This is an 3D image of conidiophores of the filamentous fungus Neurospora crassa. Conidiophores are hyphae which differentiate to produce asexual structures named spores or conidia. The image taken using a confocal microscope shows conidiophores stained with a fluorophore which stains components... Read More
Hollywood has amplified the idea of a zombie apocalypse for a long time, and the stories have grown increasingly popular in pop culture, particularly due to TV shows like ‘The Walking Dead‘ and movies like ‘World War Z.’
However, when you take science fiction out of the equation and add real-... Read More
Growing cells – in a laboratory in space or on earth – forms a fundamental basis of modern microbiology, supporting everything from culturing microbes to novel drug design and growing human tissues for use in research and development. The problem is that cells grown on a 2D Petri dish do not ... Read More
A UCLA-led team of researchers has found evidence that photosensitizing a virus's membrane covering can inhibit its ability to enter cells and potentially lead to the development of stronger, cheaper medications to fight a host of tough viruses.
The UCLA AIDS Institute study, published in th... Read More
Germaphobes, maybe you're on to something.
Sickness-causing bacteria and viruses can lurk on surfaces long after they're expelled in an infected person's sneeze or snot. Some can even stay on a surface for months, given the right conditions. While the ability of these microorganisms to actual... Read More
A new class of molecules called acyldepsipeptides—ADEPs—may provide a new way to attack bacteria that have developed resistance to antibiotics.
Researchers have discovered a way to increase the potency of ADEPs by up to 1,200 times. Their findings appear in the Journal of the American Chemica... Read More
How long does it take to become a microbiologist?
I'd never heard of magnetotactic bacteria before and thought perhaps you guys might find this interesting. Not sure if you've mentioned these on TWIM before,... Read More
A false-coloured scanning electron microscope image of an African trypanosome, the parasite which causes sleeping sickness. Read More
Serratia marcesens is a Gram-negative, rod-shaped bacterium that is commonly found in soil, water, on plants and in animals and thrives in damp conditions. This organism is well known for its production of the blood red pigment, prodigiosin. Production of prodigiosin can be influenced by several... Read More
In this paper we describe the perspective of following the achievements in medicine, where gut microbiome transplants are proving to be a powerful method to overcome several gastrointestinal disorders and many other physiological problems, to possible solve diseases in plants. There is strong si... Read More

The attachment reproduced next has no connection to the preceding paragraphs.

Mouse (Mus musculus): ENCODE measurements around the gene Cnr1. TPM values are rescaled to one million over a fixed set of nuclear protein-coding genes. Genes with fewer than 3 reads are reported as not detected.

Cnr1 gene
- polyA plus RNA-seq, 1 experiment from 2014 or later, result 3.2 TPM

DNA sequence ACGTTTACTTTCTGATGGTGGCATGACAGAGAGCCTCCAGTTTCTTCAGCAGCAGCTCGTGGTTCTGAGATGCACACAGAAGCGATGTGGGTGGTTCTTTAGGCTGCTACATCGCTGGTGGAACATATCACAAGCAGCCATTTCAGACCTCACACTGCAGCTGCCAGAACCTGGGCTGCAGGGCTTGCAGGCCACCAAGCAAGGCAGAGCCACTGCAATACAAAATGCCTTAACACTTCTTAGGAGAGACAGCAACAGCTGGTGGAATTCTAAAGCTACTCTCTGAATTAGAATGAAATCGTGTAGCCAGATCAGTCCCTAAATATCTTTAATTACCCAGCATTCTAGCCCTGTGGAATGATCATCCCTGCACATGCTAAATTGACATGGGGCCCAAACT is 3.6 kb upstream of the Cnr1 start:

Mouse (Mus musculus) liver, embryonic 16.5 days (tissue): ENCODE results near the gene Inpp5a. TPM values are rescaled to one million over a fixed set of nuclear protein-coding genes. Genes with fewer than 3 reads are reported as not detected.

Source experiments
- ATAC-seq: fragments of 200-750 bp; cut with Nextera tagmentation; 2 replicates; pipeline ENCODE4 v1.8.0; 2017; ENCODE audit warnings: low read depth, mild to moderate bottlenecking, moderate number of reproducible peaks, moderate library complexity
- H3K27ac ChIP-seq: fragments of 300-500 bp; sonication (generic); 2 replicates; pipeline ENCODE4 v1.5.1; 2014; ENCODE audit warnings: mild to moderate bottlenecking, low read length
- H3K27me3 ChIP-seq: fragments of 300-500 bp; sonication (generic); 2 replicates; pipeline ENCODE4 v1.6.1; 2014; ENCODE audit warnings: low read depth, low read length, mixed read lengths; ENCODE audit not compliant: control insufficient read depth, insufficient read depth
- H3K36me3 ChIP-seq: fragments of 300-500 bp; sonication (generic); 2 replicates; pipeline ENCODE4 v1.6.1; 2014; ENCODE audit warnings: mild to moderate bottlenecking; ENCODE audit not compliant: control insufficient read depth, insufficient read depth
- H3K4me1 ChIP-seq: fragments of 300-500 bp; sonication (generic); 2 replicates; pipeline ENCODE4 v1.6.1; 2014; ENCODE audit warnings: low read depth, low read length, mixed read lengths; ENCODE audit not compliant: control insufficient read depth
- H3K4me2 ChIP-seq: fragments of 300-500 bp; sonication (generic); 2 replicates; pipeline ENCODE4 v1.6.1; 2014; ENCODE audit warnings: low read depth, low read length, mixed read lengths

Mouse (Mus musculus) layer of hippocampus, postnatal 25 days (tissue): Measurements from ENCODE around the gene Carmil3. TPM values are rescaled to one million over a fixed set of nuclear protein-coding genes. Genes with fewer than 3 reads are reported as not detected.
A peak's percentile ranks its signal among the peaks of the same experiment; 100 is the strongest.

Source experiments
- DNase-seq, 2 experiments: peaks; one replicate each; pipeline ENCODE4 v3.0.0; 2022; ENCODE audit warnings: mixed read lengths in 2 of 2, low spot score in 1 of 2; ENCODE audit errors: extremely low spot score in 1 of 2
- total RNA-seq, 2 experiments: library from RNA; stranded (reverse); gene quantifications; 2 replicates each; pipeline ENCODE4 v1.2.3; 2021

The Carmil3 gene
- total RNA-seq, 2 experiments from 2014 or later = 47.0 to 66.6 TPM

Streak plate isolation of Enterobacter aerogenes grown on MacConkey agar for 24 hours at 37 degree's. Colonies grow pink due to fermentation of lactose. Read More
This episode: Defective phages in bacterial genomes can still have burdensome effects! Why do the bacteria keep them around?
(10.4 MB, 11.3 minutes)
B. cereus was grown on urea agar for 6 days at 37 degrees C to induce spore formation.
The endospore stain was done using malachite green as the primary stain and safranin as counter the stain. Malachite green was applied to the smear and set over a steaming water bath for 10 min (stain was no... Read More
Many bacteria have a trick for surviving a water shortage: They dry up like raisins and turn into spores, protecting their essential genetic code. But moisten a spore and it swells right up again.
Those capabilities give bacterial spores some interesting potential as an energy source, as scie... Read More
For the millions of people forced to rely on a plastic tube to eliminate their urine, developing an infection is nearly a 100 percent guarantee after just four weeks. But with the help of a little bubble-blowing, biomedical engineers hope to bring relief to urethras everywhere.
About half of ... Read More
Of all the public transit etiquette violations out there, the sneeze-and-touch at the height of cold and flu season is among the worst. Everyone who rides in a city has seen it: that sickly looking person across the train or bus who sneezes into a free hand then grabs the pole we all share. Rese... Read More
Physarum polycephalum, slime mold, grown in a large perti plate on moist paper towels using oatmeal as the food source. Culture was grown in the dark at room temperature. The paper towel was moistened every day with tap water. After 3 week’s the culture formed sporangia (fruiting bodies). Im... Read More
A man is in hospital in Canada with symptoms of a haemorrhagic fever resembling the Ebola virus, a health official has said.
The man had recently returned from Liberia in the west African region, currently suffering a deadly outbreak of an unidentified haemorrhagic fever.
He is in isolatio... Read More
From ocean floors to office desks, bacteria coat nearly every inch of the Earth. Scientists have recently discovered bacteria are present high above the Earth, as well. Ten kilometers up, to be exact, in a region of our atmosphere known as the upper troposphere. In a place where freezing tempera... Read More